By Jay Greenberg in New York
The New York Rangers haven't had the puck, seemingly, since Mike Gartner carried it past Tommy Albelin. What's more, their coach has a fuse even shorter than his leash on Stu Bickel.
And when it comes to seeking high moral ground on discipline-worthy acts in this Eastern Conference Final, John Tortorella has had about as much leg to stand on as Rangers forward Brandon Dubinsky, who went out in Game 7 of the Ottawa series with an ankle injury.
But even if the Devils made this a new series Monday night, Tortorella seems like a new man. The last three days he suddenly has been answering questions in complete sentences and civil tones. Tuesday, he even cordially thanked a reporter who graciously bowed out of rephrasing a question that was just shot down as 'screwy' by the coach.
When several Rangers tried to stay on the ice for some extra work after yesterday's short full-squad practice, Tortorella immediately chased them off the ice.
With both he and Devils coach Pete DeBoer continuing to make certain that their bench confrontation that followed Rangers forward Mike Rupp's Game 4 gratuitous punch at Devils goalie Marty Brodeur not have any legs, Tortorella wanted to make sure his players still had theirs for Game 5 Wednesday night (CBC, CBCSports.ca, 8 p.m. ET).
Like all Game Fives in 2-2 series, this one will predict the ultimate winner with 79 per cent accuracy. That said, the Rangers were in the 21 per cent range in their opening series against Ottawa.
So never mind that the Devils completely controlled Game 4 after pretty much controlling Game 3 even while managing to get shut out, the last triple deflection probably puts one of these teams into the final.
And Tortorella, who intentionally or not has deflected a great deal of criticism of his team with his unprecedented boorish coaching media behaviour this spring, tried a new kind of redirection Tuesday.
Asked what he was going to do about Chris Kreider being the Rangers only top six forward with a goal (other than Ryan Callahan's empty-netter) this series Tortorella said: "Pray."
Just a little Torts humour there to ease the tension until the playoffs are over and he DeBoer have time to take their act over to Dangerfield's.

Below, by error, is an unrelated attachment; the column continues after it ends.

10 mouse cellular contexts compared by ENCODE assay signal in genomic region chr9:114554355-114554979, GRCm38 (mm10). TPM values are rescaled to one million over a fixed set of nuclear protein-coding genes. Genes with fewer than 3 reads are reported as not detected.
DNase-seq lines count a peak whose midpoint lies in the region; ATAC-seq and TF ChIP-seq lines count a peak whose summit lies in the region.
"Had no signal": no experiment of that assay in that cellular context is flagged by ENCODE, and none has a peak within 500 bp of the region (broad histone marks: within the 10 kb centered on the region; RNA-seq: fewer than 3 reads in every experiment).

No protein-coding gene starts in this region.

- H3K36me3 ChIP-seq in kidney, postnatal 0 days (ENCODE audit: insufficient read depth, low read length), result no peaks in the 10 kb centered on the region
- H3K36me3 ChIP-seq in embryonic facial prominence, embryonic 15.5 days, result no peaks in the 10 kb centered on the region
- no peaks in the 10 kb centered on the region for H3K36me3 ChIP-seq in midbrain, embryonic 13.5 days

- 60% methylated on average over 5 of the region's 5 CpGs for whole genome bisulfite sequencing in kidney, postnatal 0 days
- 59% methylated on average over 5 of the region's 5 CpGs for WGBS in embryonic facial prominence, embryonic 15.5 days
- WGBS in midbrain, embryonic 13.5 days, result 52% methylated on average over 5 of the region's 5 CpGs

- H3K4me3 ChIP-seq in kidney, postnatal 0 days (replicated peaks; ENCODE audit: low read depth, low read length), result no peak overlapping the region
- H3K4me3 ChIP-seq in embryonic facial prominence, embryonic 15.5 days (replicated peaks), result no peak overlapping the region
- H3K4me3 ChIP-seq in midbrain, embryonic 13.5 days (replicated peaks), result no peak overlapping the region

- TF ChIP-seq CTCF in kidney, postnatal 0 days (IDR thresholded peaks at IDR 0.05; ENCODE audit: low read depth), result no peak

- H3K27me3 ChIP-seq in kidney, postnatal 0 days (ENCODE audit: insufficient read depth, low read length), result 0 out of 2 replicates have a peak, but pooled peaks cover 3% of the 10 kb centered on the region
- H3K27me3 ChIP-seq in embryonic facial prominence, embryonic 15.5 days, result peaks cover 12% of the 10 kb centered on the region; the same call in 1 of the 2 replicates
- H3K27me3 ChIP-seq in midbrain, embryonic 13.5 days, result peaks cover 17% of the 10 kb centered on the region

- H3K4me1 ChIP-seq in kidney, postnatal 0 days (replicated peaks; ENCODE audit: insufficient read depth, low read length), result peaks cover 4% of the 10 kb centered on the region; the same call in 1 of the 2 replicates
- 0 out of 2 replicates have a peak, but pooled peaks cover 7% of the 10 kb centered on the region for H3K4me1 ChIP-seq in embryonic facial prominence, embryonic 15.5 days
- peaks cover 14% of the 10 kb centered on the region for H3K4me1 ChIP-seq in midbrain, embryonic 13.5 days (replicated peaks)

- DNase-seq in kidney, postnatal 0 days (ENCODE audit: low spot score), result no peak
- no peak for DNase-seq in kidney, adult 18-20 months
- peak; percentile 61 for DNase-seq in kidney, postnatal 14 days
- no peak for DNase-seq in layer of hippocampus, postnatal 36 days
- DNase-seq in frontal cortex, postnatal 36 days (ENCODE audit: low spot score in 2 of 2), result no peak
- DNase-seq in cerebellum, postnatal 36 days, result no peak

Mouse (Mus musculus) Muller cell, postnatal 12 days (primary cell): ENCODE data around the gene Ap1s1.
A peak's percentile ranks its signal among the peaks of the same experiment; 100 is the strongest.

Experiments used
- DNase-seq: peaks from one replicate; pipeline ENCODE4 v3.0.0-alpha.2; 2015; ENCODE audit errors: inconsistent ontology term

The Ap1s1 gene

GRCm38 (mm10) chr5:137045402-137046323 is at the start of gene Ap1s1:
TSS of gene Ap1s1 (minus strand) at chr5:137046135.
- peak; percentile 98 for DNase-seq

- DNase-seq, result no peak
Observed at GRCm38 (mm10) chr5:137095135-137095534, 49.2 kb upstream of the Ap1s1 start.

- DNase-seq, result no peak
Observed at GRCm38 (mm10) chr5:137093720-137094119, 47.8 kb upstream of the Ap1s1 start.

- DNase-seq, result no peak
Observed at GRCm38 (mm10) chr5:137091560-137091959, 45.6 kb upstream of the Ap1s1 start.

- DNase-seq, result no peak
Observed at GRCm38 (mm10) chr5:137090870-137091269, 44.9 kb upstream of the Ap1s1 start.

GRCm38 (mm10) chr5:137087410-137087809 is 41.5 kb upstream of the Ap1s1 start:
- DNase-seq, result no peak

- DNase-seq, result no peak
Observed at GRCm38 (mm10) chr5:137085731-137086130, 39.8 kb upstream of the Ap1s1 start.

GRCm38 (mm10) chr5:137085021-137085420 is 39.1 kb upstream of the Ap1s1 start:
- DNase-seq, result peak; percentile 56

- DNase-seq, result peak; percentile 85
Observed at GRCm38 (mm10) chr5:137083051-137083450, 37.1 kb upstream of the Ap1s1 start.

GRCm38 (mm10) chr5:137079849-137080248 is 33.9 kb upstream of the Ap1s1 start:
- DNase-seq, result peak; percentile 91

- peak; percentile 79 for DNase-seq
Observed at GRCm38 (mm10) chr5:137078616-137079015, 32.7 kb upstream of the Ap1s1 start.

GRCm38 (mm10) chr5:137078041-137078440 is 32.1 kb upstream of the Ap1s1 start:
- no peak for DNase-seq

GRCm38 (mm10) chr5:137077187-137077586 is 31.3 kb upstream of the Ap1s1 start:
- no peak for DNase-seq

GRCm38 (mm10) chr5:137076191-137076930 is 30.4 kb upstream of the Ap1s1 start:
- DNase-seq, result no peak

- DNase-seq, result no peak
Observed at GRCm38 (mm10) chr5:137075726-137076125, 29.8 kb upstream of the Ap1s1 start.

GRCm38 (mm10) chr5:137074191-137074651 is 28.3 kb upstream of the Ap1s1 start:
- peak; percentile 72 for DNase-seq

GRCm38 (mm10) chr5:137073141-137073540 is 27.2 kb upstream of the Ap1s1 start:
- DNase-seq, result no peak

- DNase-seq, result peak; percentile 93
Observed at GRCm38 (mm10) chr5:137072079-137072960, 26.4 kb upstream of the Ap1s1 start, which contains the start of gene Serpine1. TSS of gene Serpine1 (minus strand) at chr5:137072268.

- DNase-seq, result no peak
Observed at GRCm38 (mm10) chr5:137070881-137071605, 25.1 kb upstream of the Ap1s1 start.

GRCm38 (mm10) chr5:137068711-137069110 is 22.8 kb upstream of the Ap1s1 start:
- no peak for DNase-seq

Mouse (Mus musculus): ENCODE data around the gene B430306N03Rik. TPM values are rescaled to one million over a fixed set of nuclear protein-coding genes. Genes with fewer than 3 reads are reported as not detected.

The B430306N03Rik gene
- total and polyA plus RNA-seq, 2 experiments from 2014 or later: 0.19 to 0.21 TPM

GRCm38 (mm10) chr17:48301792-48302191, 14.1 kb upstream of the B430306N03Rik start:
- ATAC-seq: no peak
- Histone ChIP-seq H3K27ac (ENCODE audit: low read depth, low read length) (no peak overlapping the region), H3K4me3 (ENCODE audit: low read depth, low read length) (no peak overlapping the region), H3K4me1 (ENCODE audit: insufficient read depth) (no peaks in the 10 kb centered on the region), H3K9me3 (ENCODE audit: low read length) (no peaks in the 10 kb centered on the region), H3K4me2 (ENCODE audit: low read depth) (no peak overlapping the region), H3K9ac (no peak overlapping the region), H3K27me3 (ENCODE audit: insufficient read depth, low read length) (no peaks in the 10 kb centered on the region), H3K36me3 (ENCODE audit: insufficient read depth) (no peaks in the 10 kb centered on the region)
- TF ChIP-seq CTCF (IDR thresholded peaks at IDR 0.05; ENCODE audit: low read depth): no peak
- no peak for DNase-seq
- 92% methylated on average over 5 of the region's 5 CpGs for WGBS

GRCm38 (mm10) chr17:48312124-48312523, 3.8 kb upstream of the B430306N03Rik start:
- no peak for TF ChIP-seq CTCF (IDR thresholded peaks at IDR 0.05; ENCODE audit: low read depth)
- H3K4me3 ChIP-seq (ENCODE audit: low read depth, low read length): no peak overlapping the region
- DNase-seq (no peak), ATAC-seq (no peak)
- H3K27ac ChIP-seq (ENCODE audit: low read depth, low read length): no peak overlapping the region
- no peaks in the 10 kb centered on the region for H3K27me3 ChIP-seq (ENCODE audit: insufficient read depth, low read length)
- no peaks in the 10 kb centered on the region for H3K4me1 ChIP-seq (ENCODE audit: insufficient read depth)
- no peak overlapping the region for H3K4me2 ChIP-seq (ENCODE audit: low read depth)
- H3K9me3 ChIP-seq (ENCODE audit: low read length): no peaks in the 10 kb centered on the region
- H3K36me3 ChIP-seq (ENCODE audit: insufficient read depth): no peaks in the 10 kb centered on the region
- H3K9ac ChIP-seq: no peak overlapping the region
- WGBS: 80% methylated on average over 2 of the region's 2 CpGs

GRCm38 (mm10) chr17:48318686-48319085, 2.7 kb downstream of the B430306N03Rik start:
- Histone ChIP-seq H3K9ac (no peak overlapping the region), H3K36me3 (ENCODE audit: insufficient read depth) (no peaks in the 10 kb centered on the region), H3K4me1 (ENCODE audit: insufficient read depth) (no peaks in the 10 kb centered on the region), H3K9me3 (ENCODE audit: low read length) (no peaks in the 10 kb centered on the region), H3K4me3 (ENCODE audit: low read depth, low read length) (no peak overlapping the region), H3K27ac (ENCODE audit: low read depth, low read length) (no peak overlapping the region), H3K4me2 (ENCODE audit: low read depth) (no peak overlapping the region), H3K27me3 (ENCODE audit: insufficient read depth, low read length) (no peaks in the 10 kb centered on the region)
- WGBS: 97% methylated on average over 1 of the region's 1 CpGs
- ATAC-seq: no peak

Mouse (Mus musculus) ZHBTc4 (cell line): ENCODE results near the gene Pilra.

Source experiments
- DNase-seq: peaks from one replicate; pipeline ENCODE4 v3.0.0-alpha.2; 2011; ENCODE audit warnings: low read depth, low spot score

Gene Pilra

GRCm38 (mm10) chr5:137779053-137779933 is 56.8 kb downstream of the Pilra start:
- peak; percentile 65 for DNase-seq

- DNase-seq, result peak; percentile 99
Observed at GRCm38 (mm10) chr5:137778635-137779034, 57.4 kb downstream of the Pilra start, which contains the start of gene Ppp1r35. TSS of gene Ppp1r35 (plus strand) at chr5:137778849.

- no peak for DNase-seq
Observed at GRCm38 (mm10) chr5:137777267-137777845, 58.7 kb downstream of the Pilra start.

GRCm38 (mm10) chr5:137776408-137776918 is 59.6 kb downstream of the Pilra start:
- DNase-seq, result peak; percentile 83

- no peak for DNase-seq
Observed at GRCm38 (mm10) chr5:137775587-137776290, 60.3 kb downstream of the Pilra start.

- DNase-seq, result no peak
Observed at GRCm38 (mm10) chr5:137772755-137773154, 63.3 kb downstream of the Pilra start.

"I don't know what else to tell you," Tortorella added. "We're going to keep on trying to play, pray and hopefully something good happens to [his big guns]."
In retrospect, we had a better chance of catching these guys Tuesday at St. Patrick's Cathedral than in the Rangers' Madison Square Garden locker room.
Of those slumping, top two-line, forwards, only captain Callahan made himself available to talk to the media. Brad Richards, the Rangers' top player but not in this series, was especially conspicuous in his absence
Not that Tortorella cared. He found Broadway's hockey team at full attention during a Tuesday team meeting at which not one of the many screw-ups during the 4-1 defeat in Game 4 was hashed or rehashed.
"I feel really good about our approach today and how we're going to go about our business tomorrow," Tortorella said.
And what did he see that he liked? "Move by it," Tortorella said. "Move by it."
"You need to have a short-term memory. It's a whole different mindset as far as preparation in the regular season. And I think our meetings were good today. I think our practice had some jump. I just like watching the attitude of players. I think they're looking forward to playing their next game."
The Rangers are 2-2 in Round Three despite having won consecutive games only once during the playoffs. Then, again, they also have only once lost consecutive games.Understanding the competition
"You have to remember when we're trying to win two in a row, there's also a team trying to lose two in a row and a pretty good team at this stage of the season," said Tortorella.
Indeed, unlike the Flyers in the last round, who strangely admitted to underestimating a 102-point Devils team with which Philadelphia split six regular season games, the Rangers seem to fully understand what they have been up against from the start.
"Jersey has had the puck a lot more minutes than we do" summarized Tortorella, no joke to him at all. "I think that's something we need to try to change."
If not, as long as those pucks die in the pillow pads of Henrik Lundqvist, the Rangers can win in the end anyway, exactly as they did the last two rounds.
"I knew [New Jersey] would come harder than the other two teams we played," said Lundqvist. "You have to give them some credit, they are coming really hard.
"When we played Washington we had about the same amount of chances but [the Caps] spent way less time in our end. They had a lot of odd-man rushes and then went back to their own end.
"The Devils have more forecheck going, put more pressure on our team. I don't mind more action. I enjoy it, just have to prepare for it. We responded well [in Game 5], got things going [eventually]. It's a matter for us to get it going right away and set the tone."
The Rangers aren't exactly on their knees, even if their coach is hitting his. Indeed, this is the time of a series when what Dick Irvin Sr. once called the "unseen hand" takes over. But as long as Lundqvist has his hands all over this series, maybe that's still the same thing.Follow Jay Greenberg on Twitter @scribejg.
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